Taxes

Sweden Pioneers The Latest ‘Sin Tax’—On The Chemicals In Your Phone And Microwave

In the world of sin taxes, chemical taxes tend to fly under the radar.

They aren’t as flashy or controversial as sugar and soda taxes. And they are not as politically fraught as taxes on red meat, which implicate both health and climate issues.

But taxes on dangerous chemicals used in electronics could be just as sweeping in our digital era, and they deserve more attention.

Sweden is a pioneer in this arena. In 2017 the country enacted an excise chemical tax that hits a laundry list of products that contain flame retardants and related additives, like bromine, chlorine, and phosphorous.

Many household electronics sold or imported into Sweden fall under the tax, including washing machines and dryers, fridges, vacuum cleaners, dishwashers, microwaves, and telephones. Interestingly, the tax is based on the weight of the product — not the price or the amount of additives in the product. And the tax is tiered. For example, household appliances are taxed at a lower rate than other electronic goods.

When it was first enacted, the measure generated a considerable amount of pushback from businesses. These criticisms focus on the fact that the tax did not apply to direct business-to-consumer sales by foreign sellers.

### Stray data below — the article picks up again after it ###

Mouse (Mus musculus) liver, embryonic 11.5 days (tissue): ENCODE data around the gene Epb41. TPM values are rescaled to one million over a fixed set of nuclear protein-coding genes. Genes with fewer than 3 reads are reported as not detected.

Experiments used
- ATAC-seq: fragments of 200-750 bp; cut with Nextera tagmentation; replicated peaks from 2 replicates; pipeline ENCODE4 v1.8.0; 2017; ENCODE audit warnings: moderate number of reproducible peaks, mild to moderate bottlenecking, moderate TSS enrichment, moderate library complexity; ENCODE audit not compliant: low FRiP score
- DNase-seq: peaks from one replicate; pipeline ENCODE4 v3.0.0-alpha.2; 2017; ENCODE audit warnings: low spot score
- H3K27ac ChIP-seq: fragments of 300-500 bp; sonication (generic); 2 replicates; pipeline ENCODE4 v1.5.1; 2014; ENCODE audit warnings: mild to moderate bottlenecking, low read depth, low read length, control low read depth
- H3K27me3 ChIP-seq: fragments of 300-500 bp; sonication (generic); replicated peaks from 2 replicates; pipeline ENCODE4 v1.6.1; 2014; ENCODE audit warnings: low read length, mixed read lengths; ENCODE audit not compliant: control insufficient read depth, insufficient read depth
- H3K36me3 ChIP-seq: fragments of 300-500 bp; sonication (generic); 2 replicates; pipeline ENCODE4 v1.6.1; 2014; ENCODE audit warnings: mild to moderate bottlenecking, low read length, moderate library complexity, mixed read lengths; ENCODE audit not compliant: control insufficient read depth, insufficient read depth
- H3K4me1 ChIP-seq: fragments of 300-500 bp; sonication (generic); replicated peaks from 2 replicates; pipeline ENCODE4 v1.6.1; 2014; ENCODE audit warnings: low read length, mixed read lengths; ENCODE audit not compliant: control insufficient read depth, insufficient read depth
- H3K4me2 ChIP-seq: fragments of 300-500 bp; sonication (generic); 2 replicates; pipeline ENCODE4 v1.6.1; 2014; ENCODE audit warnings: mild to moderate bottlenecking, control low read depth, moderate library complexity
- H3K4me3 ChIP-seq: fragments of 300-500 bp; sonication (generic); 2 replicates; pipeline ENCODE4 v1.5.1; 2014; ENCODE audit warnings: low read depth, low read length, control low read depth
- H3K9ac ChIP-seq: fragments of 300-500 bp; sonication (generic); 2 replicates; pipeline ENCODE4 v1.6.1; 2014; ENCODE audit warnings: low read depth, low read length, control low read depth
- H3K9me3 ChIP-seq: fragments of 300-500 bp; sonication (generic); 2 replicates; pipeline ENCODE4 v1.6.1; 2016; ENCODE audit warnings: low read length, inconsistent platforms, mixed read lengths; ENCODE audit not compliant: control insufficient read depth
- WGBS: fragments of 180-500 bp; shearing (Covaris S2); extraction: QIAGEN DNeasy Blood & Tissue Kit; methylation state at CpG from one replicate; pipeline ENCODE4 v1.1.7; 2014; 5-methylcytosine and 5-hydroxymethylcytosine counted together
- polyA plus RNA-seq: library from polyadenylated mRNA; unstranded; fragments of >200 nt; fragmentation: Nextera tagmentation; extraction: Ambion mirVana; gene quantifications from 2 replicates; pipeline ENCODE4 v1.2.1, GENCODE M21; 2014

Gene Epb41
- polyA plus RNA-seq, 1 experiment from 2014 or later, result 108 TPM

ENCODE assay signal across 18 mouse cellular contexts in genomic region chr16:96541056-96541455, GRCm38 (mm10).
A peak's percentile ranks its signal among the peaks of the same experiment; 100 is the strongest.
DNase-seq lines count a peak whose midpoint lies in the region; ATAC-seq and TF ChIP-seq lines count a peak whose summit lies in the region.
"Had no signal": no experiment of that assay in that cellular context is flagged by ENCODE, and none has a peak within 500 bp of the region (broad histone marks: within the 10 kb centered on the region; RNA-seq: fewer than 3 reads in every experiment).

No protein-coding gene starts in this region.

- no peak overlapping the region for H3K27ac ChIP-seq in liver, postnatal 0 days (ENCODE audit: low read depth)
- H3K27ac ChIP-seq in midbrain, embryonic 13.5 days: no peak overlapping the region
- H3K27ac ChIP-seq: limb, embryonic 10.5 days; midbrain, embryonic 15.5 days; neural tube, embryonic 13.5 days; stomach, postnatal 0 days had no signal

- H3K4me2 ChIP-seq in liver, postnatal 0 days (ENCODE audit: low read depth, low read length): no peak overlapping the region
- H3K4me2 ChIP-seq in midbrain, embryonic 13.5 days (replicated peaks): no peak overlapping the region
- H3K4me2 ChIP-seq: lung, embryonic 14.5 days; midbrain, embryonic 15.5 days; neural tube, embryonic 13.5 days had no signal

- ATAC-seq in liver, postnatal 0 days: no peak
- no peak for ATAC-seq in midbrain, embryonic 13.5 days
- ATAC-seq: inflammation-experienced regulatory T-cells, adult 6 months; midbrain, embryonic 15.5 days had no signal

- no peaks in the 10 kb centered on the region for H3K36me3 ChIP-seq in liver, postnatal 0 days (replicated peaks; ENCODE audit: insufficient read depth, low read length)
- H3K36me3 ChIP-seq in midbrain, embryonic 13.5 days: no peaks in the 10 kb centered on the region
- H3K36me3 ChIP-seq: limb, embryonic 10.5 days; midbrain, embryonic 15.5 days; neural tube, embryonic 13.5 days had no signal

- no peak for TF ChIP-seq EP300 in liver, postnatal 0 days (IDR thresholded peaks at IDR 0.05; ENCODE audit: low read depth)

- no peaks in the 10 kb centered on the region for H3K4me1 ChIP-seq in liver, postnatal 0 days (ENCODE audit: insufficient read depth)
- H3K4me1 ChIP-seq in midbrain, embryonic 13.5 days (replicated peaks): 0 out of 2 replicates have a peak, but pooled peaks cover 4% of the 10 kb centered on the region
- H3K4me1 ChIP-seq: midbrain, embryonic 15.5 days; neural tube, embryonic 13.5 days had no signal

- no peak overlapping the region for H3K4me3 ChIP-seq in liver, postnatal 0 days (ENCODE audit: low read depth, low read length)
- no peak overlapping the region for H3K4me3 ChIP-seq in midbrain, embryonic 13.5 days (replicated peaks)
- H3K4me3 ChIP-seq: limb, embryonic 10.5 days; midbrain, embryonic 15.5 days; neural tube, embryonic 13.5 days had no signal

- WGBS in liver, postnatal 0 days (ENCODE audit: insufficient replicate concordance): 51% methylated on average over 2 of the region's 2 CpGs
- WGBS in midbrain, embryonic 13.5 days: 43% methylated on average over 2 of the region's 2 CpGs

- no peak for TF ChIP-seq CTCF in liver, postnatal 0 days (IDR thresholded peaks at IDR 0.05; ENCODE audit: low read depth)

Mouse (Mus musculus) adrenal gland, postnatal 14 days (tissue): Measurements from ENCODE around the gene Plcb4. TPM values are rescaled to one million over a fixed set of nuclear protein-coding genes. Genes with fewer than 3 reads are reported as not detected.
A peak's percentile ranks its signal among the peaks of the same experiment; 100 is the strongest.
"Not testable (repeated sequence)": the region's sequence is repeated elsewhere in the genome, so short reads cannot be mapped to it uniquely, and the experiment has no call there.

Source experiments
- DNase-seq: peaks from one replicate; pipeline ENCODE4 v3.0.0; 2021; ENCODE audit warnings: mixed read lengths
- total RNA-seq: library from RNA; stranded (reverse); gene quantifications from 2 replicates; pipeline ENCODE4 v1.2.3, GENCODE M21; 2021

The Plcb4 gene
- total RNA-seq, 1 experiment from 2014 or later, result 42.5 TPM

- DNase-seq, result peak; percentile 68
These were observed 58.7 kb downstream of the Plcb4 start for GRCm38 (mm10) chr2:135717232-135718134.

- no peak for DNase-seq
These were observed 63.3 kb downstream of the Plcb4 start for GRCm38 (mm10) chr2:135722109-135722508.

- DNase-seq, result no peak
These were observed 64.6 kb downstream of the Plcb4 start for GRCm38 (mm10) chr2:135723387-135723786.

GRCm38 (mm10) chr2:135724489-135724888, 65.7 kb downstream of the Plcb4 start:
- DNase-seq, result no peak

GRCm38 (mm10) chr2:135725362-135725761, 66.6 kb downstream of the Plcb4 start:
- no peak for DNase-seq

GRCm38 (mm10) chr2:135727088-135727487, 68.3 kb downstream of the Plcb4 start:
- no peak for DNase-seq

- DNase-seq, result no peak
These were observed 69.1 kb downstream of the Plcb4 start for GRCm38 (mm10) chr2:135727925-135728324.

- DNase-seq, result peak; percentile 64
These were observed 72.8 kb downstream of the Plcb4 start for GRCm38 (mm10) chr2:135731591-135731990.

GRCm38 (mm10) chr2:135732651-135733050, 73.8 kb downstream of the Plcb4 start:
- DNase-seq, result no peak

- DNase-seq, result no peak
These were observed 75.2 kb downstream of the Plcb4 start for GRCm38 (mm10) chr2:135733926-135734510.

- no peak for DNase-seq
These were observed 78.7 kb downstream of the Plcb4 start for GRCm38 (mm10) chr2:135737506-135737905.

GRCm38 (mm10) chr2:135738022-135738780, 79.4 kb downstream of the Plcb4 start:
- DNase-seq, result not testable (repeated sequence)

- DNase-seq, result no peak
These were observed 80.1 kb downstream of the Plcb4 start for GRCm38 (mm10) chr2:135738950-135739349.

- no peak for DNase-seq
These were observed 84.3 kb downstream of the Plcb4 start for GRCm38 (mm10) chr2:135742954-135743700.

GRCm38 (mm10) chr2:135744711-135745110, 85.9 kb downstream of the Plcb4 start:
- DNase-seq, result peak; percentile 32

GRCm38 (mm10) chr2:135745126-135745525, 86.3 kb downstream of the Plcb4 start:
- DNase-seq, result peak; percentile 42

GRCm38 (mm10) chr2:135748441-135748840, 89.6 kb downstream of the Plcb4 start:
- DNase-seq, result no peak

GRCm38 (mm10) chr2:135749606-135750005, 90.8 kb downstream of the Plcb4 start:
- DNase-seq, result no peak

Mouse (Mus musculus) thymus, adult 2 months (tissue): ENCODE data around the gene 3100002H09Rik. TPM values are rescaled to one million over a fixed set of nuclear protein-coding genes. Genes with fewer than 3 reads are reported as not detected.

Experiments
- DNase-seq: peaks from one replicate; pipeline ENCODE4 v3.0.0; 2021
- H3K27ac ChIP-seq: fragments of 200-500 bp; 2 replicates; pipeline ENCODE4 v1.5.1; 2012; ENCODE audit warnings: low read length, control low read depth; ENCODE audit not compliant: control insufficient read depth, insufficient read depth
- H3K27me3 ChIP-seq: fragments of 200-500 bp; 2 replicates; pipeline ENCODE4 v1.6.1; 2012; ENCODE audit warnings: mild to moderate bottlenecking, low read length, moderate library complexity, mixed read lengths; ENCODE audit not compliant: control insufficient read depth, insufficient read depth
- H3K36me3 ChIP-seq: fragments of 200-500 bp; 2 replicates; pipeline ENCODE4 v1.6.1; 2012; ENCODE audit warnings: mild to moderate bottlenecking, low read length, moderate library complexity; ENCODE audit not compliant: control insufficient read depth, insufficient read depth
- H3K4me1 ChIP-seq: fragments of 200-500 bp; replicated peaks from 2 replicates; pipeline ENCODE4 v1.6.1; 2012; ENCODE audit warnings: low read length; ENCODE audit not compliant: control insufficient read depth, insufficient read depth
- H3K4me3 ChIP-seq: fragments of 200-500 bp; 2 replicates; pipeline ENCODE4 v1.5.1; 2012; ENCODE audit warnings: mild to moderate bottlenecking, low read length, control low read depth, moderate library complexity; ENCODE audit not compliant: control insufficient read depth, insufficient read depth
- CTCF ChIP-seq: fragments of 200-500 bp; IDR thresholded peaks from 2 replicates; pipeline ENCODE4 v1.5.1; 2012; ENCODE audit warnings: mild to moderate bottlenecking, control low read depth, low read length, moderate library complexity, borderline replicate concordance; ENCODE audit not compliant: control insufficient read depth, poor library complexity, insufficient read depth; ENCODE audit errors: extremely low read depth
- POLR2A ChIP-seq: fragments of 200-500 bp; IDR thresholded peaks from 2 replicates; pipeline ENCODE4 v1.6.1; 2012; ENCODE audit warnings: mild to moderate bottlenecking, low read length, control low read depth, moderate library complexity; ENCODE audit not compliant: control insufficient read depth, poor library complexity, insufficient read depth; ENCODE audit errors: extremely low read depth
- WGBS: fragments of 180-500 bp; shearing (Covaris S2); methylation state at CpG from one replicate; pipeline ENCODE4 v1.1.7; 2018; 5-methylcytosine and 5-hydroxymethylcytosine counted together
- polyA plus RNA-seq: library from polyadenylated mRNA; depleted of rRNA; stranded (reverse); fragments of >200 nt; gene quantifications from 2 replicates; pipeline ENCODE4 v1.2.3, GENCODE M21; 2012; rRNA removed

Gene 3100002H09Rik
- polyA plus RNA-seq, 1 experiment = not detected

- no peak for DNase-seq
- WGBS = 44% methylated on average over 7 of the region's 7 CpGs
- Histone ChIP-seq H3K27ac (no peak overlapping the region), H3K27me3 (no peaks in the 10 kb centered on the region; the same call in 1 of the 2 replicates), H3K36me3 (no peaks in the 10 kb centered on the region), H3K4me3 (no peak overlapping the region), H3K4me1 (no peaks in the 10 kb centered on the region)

Swedish lawmakers listened to the complaints, and they plan to extend the tax to apply to international, online sellers as part of the 2020 budget bill. The planned thresholds are pretty low, meaning it will hit mom and pop sellers and multinational companies alike. Reportedly, sellers based in the EU will have to pay the tax on all sales that exceed SEK 100,000 (about $10,400) annually. Non-EU sellers will have to pay the tax on all sales into Sweden.

All in all, it’s not a bad idea to compel manufacturers to develop or find alternatives to dangerous elements in the electronics we use every day. But Sweden’s tax appears to have another (highly criticized) aim: revenue generation.

The problem is that the tax applies to all qualifying electronics — even if they do not contain the targeted chemicals. That said, Sweden does provide some generous tax reductions (either 50% or 90%) for products that contain a reduced or de minimis amount of the targeted substances. 

Generally, the concept behind sin taxes is that individuals should be held liable for the tax if they insist on purchasing an offending product. But in Sweden, it appears that lawmakers want to tax businesses for the mere privilege of selling some types of products — namely, electronics — in the country, regardless of whether the products actually pose a danger to consumers.

It is an interesting approach that will be worth following, especially as other countries consider if and how they want to use taxation to address environmental concerns.

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